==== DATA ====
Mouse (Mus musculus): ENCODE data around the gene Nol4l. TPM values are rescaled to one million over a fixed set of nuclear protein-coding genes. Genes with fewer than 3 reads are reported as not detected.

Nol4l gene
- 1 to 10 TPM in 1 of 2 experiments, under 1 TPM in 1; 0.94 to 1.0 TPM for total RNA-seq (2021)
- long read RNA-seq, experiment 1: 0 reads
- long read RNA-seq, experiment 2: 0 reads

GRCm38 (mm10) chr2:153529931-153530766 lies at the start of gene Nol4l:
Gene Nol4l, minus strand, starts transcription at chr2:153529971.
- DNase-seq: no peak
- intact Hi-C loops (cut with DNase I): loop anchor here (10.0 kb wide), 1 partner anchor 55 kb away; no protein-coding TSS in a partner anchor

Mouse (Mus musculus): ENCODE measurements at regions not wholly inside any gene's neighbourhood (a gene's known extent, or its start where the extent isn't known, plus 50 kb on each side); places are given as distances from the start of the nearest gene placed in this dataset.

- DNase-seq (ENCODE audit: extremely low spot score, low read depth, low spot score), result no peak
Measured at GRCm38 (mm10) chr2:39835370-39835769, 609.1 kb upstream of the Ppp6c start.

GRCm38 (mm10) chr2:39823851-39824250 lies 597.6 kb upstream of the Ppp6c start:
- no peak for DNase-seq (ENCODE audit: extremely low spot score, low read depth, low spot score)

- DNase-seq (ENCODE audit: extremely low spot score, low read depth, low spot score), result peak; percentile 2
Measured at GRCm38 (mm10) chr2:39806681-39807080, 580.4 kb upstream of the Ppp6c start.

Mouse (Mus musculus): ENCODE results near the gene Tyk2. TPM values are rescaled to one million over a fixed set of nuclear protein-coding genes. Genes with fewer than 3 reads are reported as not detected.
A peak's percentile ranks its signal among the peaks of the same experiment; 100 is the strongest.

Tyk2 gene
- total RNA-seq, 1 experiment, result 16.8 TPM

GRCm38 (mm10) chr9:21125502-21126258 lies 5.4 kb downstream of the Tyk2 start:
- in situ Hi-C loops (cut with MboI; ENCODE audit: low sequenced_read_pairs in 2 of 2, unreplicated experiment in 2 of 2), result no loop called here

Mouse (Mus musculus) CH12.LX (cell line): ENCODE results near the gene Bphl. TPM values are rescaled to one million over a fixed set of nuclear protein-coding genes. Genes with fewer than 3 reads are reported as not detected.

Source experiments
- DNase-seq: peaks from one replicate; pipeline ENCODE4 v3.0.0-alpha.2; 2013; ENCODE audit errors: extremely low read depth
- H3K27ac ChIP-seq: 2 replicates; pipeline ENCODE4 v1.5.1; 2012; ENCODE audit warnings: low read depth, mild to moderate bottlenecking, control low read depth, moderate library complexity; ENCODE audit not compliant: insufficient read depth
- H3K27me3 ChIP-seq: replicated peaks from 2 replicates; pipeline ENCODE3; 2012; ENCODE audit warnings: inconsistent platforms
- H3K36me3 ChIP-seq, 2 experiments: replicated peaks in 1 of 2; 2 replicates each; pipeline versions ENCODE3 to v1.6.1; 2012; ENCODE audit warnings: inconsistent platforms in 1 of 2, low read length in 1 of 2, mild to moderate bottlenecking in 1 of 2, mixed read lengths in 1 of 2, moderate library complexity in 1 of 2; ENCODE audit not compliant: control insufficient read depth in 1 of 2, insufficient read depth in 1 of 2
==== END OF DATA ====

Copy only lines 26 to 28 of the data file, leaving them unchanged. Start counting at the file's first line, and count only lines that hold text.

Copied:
- H3K27ac ChIP-seq: 2 replicates; pipeline ENCODE4 v1.5.1; 2012; ENCODE audit warnings: low read depth, mild to moderate bottlenecking, control low read depth, moderate library complexity; ENCODE audit not compliant: insufficient read depth
- H3K27me3 ChIP-seq: replicated peaks from 2 replicates; pipeline ENCODE3; 2012; ENCODE audit warnings: inconsistent platforms
- H3K36me3 ChIP-seq, 2 experiments: replicated peaks in 1 of 2; 2 replicates each; pipeline versions ENCODE3 to v1.6.1; 2012; ENCODE audit warnings: inconsistent platforms in 1 of 2, low read length in 1 of 2, mild to moderate bottlenecking in 1 of 2, mixed read lengths in 1 of 2, moderate library complexity in 1 of 2; ENCODE audit not compliant: control insufficient read depth in 1 of 2, insufficient read depth in 1 of 2